The most commonly used technique for encouraging tissue growth in the case of a heart valve is to cover the surfaces of the valve with a knitted or woven cloth. However, cloth produced by current methods is limited in its durability and minimum thickness which can be achieved.
Flame spraying methods have also been attempted on metal heart valves and hip joints. In these methods a layer of particles is welded to a metal substrate by a spray of fused, minute droplets of metal. This procedure does not produce a desired uniformity of either porosity or thickness of coating. It generally produces very little porosity -- only a rough surface. Also, objectionable oxide inclusions normally result. It is also difficult at best with these methods to coat small selected areas with good definition. A coating having a thickness equivalent to one layer of beads, which is often desired, is very difficult if not impossible to produce by flame spraying methods.
Sintering has also been attempted wherein beads of metal are applied in a slurry with binder. This, again, results in poor uniformity of coating thickness and selected area coverage is difficult.
Objects of the present invention are, therefore, to provide a porous metal coating of uniform and controlled thickness and porosity on a metal substrate, to provide a coating of the type described consisting of one or more layers of metal particles in which the original shape and size of the particles are retained, to provide such a coating free of objectionable oxides or binders, to provide such a coating with clear definition on small selected areas of a substrate, to provide such a coating for tissue ingrowth in metal prosthetic devices, and to provide an improved method for applying such a coating.
SUMMARY OF THE INVENTION
The present method intimately bonds a layer of porous metal to a metal substrate which for the present purpose is a prosthesis. The porous metal layer is more durable than cloth coverings, it can readily be made much thinner than cloth and it can more easily be limited to selected small areas, thereby providing a more appropriate medium for tissue ingrowth in a metal heart valve. Accurate control of the size and depth of the open cells makes the applied layer of porous metal appropriate to the biological interface desired for other applications in addition to heart valves where other types of tissue ingrowth are desired, such as the anchoring of the stem of an artificial hip, artificial knee, prosthetic limb, etc., to bone.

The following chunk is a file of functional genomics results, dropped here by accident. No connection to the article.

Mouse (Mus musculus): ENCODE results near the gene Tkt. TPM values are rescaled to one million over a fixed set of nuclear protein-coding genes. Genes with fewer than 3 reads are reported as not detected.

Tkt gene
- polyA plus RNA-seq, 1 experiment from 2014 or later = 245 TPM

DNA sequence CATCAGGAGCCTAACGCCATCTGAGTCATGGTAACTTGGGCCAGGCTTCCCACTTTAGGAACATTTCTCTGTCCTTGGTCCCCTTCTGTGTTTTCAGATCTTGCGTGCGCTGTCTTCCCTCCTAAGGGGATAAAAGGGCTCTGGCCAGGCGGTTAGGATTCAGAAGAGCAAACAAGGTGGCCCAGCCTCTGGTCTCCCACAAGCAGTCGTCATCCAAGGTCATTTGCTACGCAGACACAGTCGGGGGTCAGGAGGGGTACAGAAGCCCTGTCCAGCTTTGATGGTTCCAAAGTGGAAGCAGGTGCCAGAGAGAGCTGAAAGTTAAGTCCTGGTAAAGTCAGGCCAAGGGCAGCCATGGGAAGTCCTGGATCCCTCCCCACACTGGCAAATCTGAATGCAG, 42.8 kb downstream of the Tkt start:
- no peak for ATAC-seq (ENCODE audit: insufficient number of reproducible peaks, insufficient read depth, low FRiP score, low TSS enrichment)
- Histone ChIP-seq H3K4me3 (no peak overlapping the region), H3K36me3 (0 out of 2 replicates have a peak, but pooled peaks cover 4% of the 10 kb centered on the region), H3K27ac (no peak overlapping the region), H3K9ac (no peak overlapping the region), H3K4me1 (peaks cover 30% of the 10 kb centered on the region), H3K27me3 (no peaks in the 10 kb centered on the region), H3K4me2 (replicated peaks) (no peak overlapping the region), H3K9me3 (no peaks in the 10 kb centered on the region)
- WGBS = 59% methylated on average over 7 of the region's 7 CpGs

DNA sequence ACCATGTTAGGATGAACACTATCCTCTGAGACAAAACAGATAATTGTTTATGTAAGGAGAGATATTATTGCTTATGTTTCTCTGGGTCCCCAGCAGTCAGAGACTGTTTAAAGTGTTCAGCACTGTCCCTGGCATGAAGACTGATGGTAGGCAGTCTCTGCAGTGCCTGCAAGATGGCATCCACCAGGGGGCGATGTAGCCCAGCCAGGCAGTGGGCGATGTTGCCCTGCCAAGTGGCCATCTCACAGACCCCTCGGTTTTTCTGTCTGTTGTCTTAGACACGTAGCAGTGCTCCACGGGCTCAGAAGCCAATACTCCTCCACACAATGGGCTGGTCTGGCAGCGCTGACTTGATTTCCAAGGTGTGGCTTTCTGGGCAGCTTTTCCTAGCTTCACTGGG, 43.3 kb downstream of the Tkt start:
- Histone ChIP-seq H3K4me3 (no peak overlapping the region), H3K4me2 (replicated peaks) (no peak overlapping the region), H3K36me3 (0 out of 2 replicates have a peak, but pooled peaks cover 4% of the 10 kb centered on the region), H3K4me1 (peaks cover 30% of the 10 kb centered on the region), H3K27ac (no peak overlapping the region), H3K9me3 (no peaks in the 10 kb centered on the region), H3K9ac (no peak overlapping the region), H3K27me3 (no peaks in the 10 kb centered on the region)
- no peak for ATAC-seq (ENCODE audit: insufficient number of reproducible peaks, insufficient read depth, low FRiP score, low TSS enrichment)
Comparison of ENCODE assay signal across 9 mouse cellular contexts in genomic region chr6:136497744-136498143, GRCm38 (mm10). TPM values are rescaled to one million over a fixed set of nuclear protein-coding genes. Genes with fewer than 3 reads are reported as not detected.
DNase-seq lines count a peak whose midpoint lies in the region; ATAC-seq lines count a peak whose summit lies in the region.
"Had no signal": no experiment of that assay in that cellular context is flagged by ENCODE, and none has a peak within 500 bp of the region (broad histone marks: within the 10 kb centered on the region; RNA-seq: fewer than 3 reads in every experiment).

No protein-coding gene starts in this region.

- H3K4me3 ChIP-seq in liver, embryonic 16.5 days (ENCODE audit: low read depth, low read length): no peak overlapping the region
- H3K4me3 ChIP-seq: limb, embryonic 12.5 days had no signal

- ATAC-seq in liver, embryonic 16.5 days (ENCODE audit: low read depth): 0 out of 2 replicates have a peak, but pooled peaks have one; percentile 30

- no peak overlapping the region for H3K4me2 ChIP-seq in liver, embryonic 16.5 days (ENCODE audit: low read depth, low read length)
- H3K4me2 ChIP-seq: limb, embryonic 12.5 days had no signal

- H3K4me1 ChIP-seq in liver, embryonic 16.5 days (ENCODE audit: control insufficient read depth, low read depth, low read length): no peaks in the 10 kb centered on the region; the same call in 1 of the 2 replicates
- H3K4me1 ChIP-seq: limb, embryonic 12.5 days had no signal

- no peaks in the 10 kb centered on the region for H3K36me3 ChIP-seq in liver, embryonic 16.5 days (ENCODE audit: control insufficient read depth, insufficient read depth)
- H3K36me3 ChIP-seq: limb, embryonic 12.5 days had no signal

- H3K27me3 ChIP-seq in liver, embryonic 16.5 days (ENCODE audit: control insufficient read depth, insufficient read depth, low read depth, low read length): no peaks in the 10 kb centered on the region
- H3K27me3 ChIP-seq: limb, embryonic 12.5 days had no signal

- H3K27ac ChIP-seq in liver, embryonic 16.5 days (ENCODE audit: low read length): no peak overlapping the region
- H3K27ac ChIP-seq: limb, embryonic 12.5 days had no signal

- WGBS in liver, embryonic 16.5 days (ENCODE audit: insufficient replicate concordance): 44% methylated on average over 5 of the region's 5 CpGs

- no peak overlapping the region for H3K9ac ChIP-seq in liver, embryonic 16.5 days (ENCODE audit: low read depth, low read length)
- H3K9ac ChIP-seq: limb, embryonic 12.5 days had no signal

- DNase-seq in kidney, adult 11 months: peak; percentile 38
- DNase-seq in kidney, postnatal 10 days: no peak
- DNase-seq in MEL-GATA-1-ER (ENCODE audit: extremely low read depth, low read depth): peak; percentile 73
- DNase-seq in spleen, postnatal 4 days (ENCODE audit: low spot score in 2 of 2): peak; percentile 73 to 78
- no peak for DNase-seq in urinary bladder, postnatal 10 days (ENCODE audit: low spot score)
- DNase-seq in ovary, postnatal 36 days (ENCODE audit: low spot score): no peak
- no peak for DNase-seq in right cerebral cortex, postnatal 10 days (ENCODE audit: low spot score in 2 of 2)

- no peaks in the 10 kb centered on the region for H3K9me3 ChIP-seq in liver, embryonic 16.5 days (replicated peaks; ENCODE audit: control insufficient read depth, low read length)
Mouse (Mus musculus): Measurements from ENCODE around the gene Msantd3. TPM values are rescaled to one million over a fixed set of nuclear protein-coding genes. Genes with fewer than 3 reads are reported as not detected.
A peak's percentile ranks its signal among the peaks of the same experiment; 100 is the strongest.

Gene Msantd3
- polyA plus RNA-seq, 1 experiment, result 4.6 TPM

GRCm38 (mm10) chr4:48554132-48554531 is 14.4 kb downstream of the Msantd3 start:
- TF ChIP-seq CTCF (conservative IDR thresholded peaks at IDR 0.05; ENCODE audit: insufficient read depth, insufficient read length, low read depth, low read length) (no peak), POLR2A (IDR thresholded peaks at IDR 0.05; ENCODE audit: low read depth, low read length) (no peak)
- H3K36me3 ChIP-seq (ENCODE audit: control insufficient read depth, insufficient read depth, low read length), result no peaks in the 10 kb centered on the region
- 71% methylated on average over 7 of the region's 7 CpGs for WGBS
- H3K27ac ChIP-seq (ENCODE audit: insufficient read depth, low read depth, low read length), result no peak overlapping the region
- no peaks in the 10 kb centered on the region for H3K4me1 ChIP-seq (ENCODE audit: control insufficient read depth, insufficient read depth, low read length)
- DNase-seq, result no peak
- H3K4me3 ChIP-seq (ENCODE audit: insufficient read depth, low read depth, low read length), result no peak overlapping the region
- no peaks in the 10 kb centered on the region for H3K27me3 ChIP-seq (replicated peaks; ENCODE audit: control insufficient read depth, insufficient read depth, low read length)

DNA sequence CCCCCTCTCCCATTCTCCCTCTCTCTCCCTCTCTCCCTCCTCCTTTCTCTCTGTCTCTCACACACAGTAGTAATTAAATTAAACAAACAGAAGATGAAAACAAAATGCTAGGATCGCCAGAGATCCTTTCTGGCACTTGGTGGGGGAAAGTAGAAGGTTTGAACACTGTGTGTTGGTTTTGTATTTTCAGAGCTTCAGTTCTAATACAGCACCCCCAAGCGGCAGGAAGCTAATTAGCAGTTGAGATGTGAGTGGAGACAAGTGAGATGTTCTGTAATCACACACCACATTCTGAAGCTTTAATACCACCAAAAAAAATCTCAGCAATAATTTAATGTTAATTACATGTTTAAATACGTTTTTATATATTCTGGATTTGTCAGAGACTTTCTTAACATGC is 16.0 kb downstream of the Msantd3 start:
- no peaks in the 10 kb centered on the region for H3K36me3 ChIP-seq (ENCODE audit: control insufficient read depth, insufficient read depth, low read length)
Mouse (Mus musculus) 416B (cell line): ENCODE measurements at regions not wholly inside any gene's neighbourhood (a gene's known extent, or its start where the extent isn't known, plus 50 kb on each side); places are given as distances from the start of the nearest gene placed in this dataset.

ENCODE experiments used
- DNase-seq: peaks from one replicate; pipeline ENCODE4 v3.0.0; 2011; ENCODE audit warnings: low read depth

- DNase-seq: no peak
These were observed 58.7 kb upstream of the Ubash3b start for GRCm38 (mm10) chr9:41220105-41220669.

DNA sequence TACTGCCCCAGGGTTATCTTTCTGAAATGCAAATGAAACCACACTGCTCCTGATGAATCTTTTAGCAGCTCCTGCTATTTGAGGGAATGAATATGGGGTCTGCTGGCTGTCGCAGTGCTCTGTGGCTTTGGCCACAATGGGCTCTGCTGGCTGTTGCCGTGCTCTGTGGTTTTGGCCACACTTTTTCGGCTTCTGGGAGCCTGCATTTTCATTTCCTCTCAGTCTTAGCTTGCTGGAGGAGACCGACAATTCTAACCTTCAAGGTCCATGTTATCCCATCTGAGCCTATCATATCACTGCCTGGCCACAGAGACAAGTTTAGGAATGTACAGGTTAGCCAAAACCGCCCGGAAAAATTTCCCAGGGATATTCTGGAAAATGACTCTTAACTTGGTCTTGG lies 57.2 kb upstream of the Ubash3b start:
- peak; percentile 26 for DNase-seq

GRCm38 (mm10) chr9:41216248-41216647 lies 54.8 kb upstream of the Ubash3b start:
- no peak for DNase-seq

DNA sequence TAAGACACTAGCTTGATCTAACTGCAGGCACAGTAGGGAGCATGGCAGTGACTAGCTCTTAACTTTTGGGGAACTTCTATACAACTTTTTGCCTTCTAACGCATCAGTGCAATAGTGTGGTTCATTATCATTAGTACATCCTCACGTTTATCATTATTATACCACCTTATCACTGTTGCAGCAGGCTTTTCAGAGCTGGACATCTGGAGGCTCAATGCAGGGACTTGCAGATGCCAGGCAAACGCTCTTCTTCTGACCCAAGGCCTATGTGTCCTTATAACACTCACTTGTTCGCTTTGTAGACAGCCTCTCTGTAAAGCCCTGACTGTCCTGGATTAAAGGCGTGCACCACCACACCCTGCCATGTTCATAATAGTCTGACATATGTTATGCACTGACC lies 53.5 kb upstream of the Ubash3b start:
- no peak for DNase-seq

In carrying out the present method, the region of the metal substrate is cleaned, a suitable adhesive applied to the areas to be coated and appropriate metal powder sprinkled on. Additional layers of adhesive and powder can be applied to provide desired thickness. Pore size is determined by the size and shape of the particles in the powder and the degree of sintering in a sintering step which permanently attaches the particles to each other and to the substrate. The sintering operation is performed in a hydrogen atmosphere at a temperature near the melting point of the metal, the sintering being only sufficient to bond the particles, avoiding over-sintering which would close the porosity.
The invention will be better understood and additional objects and advantages will become apparent from the following description of the preferred embodiment illustrated in the accompanying drawings. Various changes may be made in the details of the method and certain features may be employed without others. All such modifications within the scope of the appended claims are included in the invention. The invention is not limited to prostheses.
BRIEF DESCRIPTION OF THE DRAWINGS
FIG. 1 is a sectional view of a heart valve made according to the invention;
FIG. 2 is a view on the line 2--2 in FIG. 1;
FIG. 3 is an enlarged view of the valve seat area in FIG. 1;
FIG. 4 is an elevation view showing the porosity of the beaded surface at a magnification of 550X; and